A smartwatch that lives up to expectations was elusive for decades, but in the past few years technology has begun to catch up to the dream. The commercial success of pioneers like the Pebble helped bring smartwatches to the mainstream in 2014, Samsung’s commitment to the devices resulted in multiple generations of Gear smartwatches in a single year and Android Wear ushered in the era of round-faced models like the Moto 360. 2015 looks to be even better as app stores take off, manufacturers tweak their designs and the Apple Watch arrives.

2014: The Year Smartwatches Took Off

Last year was a blur of new smartwatch arrivals, including multiple devices from Samsung (Gear 2, Gear 2 Neo, Gear Fit, Gear Live and Gear S).

Perhaps the biggest development was Google’s launch of Android Wear, a new operating system designed specifically for wearables and smartwatches. That made possible smartwatches with a more traditional round wristwatch form factor, like the highly anticipated Moto 360.

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I had the opportunity to try out many of the most popular smartwatches of 2014, including that Moto 360. If you’d like to catch up on what I thought of each, here’s a quick list of the reviews and previews (with links):

I also posted a review of the Samsung Galaxy Gear Fit—a fitness band with many smartwatch features.

2015: Your Smartwatch Will Keep Getting Better

One of the key takeaways from 2014 was that smartwatch manufacturers are big on improving their devices.

For example, Samsung offered Galaxy Gear owners the opportunity to upgrade their smartwatches to an entirely new operating system (Samsung’s own Tizen), gaining new functionality in the process. The company experimented with operating systems extensively in 2014, releasing both Tizen and Android Wear-powered versions.

Pebble offered a new upscale look with the Pebble Steel and launched an app store. And Android Wear keeps getting better (it just benefited from a Google Now update), with a growing library of apps.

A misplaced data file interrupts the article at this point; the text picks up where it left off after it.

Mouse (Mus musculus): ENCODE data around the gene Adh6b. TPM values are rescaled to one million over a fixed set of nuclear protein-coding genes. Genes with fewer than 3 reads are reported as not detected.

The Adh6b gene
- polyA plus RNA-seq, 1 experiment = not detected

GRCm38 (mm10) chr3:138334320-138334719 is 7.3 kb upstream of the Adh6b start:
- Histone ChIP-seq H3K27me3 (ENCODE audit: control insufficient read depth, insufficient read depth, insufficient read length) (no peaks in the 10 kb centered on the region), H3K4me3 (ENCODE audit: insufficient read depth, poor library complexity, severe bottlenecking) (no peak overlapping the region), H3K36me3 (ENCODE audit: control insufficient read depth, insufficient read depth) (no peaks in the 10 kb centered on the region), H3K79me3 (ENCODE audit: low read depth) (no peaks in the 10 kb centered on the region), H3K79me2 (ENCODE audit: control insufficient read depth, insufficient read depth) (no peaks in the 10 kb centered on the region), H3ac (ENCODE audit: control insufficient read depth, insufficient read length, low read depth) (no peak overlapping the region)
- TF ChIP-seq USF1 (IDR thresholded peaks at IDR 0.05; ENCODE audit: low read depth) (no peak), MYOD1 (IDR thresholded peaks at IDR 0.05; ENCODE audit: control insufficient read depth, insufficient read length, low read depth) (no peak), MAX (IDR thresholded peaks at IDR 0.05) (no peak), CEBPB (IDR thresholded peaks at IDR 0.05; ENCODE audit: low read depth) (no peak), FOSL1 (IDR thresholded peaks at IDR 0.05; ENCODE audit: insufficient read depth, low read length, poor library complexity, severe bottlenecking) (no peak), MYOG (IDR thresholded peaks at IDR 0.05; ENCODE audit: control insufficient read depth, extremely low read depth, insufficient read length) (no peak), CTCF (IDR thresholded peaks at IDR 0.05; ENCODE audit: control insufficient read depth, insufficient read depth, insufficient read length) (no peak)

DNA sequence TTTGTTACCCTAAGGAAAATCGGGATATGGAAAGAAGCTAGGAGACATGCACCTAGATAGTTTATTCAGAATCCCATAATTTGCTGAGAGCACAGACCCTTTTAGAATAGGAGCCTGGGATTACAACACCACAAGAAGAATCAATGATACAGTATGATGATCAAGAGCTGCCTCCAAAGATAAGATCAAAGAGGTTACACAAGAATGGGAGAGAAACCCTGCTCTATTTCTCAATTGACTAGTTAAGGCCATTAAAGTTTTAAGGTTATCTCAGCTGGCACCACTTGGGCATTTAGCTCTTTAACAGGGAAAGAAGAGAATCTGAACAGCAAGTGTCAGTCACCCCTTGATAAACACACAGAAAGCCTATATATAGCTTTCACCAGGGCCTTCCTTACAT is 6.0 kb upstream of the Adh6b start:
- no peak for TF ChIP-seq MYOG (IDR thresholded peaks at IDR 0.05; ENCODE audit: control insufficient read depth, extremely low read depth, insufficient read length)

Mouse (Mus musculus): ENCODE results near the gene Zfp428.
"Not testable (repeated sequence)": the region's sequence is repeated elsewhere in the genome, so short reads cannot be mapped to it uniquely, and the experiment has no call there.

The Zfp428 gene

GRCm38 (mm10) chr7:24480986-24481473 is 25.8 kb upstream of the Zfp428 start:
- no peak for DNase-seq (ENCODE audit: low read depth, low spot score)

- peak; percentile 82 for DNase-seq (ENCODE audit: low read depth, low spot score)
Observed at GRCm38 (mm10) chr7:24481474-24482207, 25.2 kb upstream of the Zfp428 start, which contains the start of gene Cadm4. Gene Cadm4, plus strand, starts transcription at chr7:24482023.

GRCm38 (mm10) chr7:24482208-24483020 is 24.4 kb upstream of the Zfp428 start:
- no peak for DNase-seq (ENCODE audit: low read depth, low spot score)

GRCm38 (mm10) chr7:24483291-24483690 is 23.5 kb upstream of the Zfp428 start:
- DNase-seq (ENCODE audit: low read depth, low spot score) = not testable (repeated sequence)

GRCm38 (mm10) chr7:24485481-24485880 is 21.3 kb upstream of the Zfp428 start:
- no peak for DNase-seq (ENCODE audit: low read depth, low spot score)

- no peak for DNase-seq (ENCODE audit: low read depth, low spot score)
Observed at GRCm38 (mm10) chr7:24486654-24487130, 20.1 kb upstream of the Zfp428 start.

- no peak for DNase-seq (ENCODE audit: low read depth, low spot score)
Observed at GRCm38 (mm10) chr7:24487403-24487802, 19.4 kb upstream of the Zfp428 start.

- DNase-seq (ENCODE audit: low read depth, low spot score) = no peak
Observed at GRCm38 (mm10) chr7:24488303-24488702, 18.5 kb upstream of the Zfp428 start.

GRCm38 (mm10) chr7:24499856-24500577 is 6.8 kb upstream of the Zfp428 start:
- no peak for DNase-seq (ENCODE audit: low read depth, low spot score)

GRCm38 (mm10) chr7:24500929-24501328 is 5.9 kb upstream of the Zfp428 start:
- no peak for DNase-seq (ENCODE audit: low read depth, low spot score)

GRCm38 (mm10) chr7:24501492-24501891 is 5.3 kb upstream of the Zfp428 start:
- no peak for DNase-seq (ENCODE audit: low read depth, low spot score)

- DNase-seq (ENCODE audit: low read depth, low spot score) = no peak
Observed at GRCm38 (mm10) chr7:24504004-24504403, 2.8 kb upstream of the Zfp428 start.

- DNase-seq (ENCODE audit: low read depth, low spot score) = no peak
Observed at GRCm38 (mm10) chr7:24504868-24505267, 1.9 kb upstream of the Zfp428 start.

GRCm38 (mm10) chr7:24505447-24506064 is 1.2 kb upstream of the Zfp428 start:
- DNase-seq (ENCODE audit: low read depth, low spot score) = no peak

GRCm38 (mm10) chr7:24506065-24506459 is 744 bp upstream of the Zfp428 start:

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With Android Wear taking off in popularity, many of last year’s smartwatches will be getting even smarter. And you can bet there will be a flurry of new smartwatch models released in 2015 to take advantage of the rapidly expanding market. Among the models I’m expecting to be popular are the LG G Watch R2, a Microsoft smartwatch (building on the experience of its Band fitness tracker), The Moto 360 2, Sony’s FES smartwatch with an E Ink display (direct competition for the Pebble in the battery life war) and of course the Apple Watch.

The Apple Watch

The elephant in the room throughout 2014 was Apple. When would the iPhone and iPad company release its own take on the smartwatch? We finally found out what it would be called and what it would look like in September.

The Apple Watch is actually two different sizes in three different collections: all Apple Watch models share the same rounded rectangular form factor, Retina display, Apple S1 processor, Digital Crown, accelerometer, heart rate sensor, magnetic charger and Watch OS operating system.

The Watch Sport is the most affordable of the Apple Watch models, with a 1.32-inch (diagonal) display and an anodized aluminum case available in silver or space grey. Plastic sport bands are offered in five different colours. With an emphasis on being compact, lightweight and sporty, the Apple Watch Sport is aimed at active users with an eye at replacing their fitness tracker.